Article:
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Topic: Max speed XBee (Read 3584 times) previous topic - next topic


Let's say I wanted to send 2K of data as fast as possible from the Xbee on Uno to PC in transparent mode.  I've got it working using a short delay between each byte at 115Kbaud.  I arrived at this thru trial and error.  I'm getting 10.8KB/sec.  All the data goes without any errors or lost bytes.  Until you put some distance between them.  Now my delay is too short because of a few retries.  I'm trying to send a byte before the last one was sent. 

Can I use the hardware CTS pin from XBee to fix this?  My plan is to wait when the CTS line from XBee says it's full, until it's ready.

I tried increasing my delay between every byte, even the ones without retries, but then I only get 1/2 the speed.


What is the distance you want to use in real life, 1 - 10 - 100 meters more ? 

Rob Tillaart

Nederlandse sectie - http://arduino.cc/forum/index.php/board,77.0.html -
(Please do not PM for private consultancy)


Let's say I wanted to send 2K of data as fast as possible from the Xbee on Uno to PC in transparent mode.

Let's say be reasonable, instead. There is no way to store 2K of data on the Arduino to send.

Tell us what you are trying to do. What is this data that you want to send?
The art of getting good answers lies in asking good questions.


The distance is variable.  I have the 60mw model.  I'd like it to go full speed at 50m.  Slower at 1/4 mile in the woods.  Already this is working if I choose the appropriate delay in advance.  I want it to figure it out by itself as the conditions change.  Each byte delay should be different depending on if the XBee buffer is near full.  Not a constant delay between characters.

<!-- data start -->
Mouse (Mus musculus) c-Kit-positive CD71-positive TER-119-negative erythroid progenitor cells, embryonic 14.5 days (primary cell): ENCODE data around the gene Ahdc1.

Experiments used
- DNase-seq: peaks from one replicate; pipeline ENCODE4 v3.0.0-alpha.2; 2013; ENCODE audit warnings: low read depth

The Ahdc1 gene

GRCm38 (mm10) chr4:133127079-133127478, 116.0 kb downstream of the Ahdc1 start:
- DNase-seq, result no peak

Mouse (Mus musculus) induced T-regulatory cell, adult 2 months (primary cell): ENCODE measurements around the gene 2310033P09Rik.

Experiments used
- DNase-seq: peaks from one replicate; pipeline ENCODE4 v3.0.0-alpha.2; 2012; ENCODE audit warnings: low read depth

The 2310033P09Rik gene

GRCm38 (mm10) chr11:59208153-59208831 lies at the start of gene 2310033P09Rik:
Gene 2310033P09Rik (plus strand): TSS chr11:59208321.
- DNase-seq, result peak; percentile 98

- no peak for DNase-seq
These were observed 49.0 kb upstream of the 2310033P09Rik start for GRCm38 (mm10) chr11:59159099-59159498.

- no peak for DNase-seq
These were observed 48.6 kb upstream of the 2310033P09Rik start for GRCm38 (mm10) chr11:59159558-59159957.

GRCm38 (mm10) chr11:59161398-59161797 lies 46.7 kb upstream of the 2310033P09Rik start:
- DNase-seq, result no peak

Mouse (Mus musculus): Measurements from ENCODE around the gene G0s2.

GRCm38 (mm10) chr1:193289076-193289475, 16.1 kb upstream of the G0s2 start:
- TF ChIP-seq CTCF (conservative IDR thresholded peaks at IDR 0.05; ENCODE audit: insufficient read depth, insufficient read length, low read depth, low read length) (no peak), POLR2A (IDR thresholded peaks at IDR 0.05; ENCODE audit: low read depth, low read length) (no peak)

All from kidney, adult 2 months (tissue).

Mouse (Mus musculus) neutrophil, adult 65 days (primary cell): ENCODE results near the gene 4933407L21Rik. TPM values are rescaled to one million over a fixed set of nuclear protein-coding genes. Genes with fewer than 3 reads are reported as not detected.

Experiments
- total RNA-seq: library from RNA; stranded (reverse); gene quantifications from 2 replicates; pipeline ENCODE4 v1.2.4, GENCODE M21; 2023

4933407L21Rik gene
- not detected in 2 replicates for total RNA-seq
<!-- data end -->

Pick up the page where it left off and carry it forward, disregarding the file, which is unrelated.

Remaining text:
In other words, I want to pause then the buffer is full.  Using CTS pin?

I didn't say I was storing 2K of data.  I'm sending audio data in real time as it's being sampled.  But only sometimes in blocks of 2K or 4K.  Should be able to send 8K if I can keep up.  It works great at 1/2 the speed.  This means sampling at 4khz.  I'd like 8khz.  This full speed works at a close range only.  So I've got everything I need already working.  Except I don't want to decide in advance which configuration to use.  How do I know when to slow down?

For example, I could send small 100 byte buffers at full speed without losing any data because of the Xbee transmit buffer.  If I can't keep up because the distance is too great, send the next one at 1/2 speed by averaging each pair of bytes.  Maybe 1/4 speed instead.  All I need is to be able to read CTS from XBee.  How do I wire this?  Is it already connected to Reset?  I have the Sparkfun shield.


Got it working with CTS.  12kBps.  Slows down when errors and retries increase.

Jack Christensen

XBees aren't terribly high-bandwidth devices, they're meant for short transmissions. End-to-end throughput has nothing to do with the local serial interface speed used to communicate with the XBee. Get the product manual, and look for the "throughput" section. Your results seem to be roughly consistent with the estimates from the S2 manual below.

Throughput in a ZigBee network can vary by a number of variables, including: number of hops, encryption enabled/
disabled, sleeping end devices, failures/route discoveries. Our empirical testing showed the following throughput
performance in a robust operating environment (low interference).
Data Throughput*

Configuration Data Throughput
1 hop, RR, SD 35kbps
1 hop, RR, SE 19kbps
1 hop, RE, SD 25kbps
1 hop, RE, SE 16kbps
1 hop, ER, SD 21kbps
1 hop, ER, SE 16kbps
4 hops, RR, SD 10kbps
4 hops, RR, SE 5kbps

RR = router to router,
RE = router to end device (non-sleeping),
ER = end device (non-sleeping) to router,
SD = security disabled,
SE = security enabled.
4 hops = 5 nodes total, 3 intermediate router nodes

* Data throughput measurements were made setting the serial interface rate to 115200 bps, and measuring the
time to send 100,000 bytes from source to destination. During the test, no route discoveries or failures occurred.


I understand.  The local serial speed is always the same 115.  The end-to-end changes with distance.  That's why I needed CTS.  My results 12KBytes is much faster than 35kbits so I can't complain!  To me that's fast.  I was stating it slows down with distance.  This is a good thing, not a complaint.  It's better than the alternative: Lost data. 

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